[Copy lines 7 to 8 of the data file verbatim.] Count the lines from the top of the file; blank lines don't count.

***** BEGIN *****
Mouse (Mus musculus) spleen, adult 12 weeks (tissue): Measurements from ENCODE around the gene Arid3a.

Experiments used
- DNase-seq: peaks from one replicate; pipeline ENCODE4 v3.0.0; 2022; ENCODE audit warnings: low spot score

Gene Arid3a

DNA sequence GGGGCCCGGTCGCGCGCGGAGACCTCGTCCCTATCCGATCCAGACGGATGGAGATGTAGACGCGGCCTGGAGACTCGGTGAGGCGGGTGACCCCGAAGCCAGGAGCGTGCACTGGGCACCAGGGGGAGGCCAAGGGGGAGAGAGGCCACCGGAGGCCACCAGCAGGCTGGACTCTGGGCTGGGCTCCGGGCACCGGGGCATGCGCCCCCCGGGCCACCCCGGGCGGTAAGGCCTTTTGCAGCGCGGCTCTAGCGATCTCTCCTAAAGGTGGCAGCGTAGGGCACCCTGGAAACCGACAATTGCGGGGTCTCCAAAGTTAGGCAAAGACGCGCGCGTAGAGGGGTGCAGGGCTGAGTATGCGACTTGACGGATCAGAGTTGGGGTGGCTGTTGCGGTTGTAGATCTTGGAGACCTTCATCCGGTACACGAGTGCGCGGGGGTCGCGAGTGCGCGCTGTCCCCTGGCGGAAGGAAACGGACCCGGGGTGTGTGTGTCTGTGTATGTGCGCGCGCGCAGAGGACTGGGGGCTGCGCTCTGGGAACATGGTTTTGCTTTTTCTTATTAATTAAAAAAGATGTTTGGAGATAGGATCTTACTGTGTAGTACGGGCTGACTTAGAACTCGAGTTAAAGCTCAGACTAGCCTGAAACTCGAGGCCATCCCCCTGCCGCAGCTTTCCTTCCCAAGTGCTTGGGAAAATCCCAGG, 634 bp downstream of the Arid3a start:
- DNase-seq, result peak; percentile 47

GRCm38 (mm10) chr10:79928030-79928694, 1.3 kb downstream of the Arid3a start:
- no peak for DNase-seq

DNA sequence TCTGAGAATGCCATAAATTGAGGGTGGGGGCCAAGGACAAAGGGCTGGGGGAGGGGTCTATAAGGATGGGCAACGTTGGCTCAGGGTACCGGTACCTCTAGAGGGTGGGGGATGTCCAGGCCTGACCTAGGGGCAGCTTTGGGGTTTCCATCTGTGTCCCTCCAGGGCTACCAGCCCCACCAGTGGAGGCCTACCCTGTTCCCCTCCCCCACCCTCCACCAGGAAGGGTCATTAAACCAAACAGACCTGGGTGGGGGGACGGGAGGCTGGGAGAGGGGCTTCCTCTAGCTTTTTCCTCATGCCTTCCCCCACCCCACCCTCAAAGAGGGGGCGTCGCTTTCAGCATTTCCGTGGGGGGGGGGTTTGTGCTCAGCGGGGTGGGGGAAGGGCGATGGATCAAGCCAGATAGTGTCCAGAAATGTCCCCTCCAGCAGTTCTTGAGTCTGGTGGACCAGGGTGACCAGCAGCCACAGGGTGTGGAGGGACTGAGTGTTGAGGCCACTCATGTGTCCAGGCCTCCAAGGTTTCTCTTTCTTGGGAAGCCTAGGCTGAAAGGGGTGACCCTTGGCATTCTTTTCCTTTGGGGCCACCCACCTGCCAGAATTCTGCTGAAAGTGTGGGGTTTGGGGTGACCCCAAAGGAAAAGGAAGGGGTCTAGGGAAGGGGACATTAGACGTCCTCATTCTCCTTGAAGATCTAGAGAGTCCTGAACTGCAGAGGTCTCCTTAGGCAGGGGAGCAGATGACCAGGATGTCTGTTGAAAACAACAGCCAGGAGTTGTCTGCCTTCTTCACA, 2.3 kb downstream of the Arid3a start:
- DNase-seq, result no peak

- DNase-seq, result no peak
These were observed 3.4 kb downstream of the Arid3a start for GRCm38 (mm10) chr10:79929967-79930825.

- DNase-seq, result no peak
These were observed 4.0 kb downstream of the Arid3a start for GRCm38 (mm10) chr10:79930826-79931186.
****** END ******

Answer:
GRCm38 (mm10) chr10:79928030-79928694, 1.3 kb downstream of the Arid3a start:
- no peak for DNase-seq